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Thread questions concerning synchronization

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I'm continuing my journey of thread programming with the current game I'm working on and I have a question. This issue is moot with a single processor system however I'm wondering out of curiosity. On a multi-processor system with 2 different cores running 2 different threads what happens if one thread attempts to read from a block of memory while the second thread is writing to it at the exact same time. Normally with simple threads if one thread writes and one thread reads there's not much of a problem but I am wondering what happens if this "race" condition occurs. Do you basically need to synchronize just to be absolutely sure or is this some sort of moot point? I suspect I'll need to synchronize, however (and thankfully so) there are only a few threads running and one and only one thread will ever write to a block of memory that another thread will read from. Thanks in advance for the responses.

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Quote:
Original post by atimes
I'm continuing my journey of thread programming with the current game I'm working on and I have a question.

This issue is moot with a single processor system however I'm wondering out of curiosity. On a multi-processor system with 2 different cores running 2 different threads what happens if one thread attempts to read from a block of memory while the second thread is writing to it at the exact same time. Normally with simple threads if one thread writes and one thread reads there's not much of a problem but I am wondering what happens if this "race" condition occurs.


For all practical purposes, undefined.

Quote:
Do you basically need to synchronize just to be absolutely sure or is this some sort of moot point? I suspect I'll need to synchronize, however (and thankfully so) there are only a few threads running and one and only one thread will ever write to a block of memory that another thread will read from.


Yes you do, unless you know very specifically you do not need to.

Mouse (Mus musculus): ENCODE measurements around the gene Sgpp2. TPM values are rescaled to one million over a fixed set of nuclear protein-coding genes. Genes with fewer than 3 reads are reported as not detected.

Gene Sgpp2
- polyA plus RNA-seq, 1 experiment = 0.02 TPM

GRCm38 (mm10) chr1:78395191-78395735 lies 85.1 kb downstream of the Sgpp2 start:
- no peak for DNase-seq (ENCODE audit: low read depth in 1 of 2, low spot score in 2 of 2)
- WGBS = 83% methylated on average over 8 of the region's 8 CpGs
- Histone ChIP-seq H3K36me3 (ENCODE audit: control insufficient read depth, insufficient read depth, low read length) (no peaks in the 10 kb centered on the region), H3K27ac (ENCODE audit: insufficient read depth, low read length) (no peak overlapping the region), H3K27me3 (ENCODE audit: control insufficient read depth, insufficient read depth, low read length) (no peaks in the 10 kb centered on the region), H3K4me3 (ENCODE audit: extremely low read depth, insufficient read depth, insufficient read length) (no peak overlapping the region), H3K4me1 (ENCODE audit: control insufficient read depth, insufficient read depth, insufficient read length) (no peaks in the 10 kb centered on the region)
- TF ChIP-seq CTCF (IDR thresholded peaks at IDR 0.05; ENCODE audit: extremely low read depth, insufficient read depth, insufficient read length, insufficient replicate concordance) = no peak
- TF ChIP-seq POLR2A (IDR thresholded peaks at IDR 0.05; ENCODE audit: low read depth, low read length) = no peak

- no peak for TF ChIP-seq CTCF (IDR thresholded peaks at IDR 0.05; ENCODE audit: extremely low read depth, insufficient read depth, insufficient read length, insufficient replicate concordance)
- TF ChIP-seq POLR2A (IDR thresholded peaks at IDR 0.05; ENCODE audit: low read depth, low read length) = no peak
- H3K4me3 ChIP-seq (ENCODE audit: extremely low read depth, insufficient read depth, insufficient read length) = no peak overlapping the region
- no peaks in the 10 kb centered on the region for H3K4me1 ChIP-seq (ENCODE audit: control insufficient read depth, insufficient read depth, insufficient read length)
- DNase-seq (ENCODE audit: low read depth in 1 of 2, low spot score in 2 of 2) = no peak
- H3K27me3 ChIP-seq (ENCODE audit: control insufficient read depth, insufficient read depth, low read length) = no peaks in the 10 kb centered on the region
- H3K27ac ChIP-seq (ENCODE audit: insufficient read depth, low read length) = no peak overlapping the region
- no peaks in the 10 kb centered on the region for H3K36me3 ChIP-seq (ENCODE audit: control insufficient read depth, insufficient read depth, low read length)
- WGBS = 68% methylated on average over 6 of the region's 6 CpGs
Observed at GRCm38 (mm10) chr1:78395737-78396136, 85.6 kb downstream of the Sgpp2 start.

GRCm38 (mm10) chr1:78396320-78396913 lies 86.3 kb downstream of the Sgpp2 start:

Much of this depends on cache, pipeline, and size of memory being handled. Part of it is related to code re-ordering and optimizations performed by compiler.

For types < sizeof(void*), the writes will likely be atomic (all n bytes will be written in one go), but that is completely insufficient guarantee that code using that data will behave properly. In worst case scenario, writing 1234 over 4321, could result in other thread reading 4334, since only parts of bytes were written (I believe this is unlikely/impossible on most architectures, but even such problems can theoretically occur).

But when it comes to thread-safe code, unless you have specific guarantee about something, you cannot assume anything.

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This is dependent on your architecture, and may require combing through the processors development manual. If you're programming for a standard x86 system, word sized writes occur atomically. This knowledge can lead to substantial performance boosts with some multi-threaded code. Actually, one of the easier ways to determine if you can get away with this is to search a linux code base for a file titled "atomic.h", then look for the functions named atomic_read and atomic_write(or something like that) and see how they implemented it.

Remember, if you're developing for an out of order cpu, you'll have to consider memory fencing too. Luckily, on standard x86 this isn't a problem, yet...

If you decide to go this route it may behoove you to write the code in assembler, and declare the variables as volatile to avoid complications that can arise due to a funky compiler.

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Original post by AnthonyS
Remember, if you're developing for an out of order cpu, you'll have to consider memory fencing too. Luckily, on standard x86 this isn't a problem, yet...

Are you saying x86 CPU's aren't out of order? O.o

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Original post by Spoonbender
Quote:
Original post by AnthonyS
Remember, if you're developing for an out of order cpu, you'll have to consider memory fencing too. Luckily, on standard x86 this isn't a problem, yet...

Are you saying x86 CPU's aren't out of order? O.o


Internally they MAY perform out of order instructions, but specifications dictate that the user will never notice the implications. Itanium architecture, on the other hand, is a different story.

There is one caveat, if you are using simd instructions in multi-threaded code you will certainly have to use the sfence/mfence instruction at the end of your functions.

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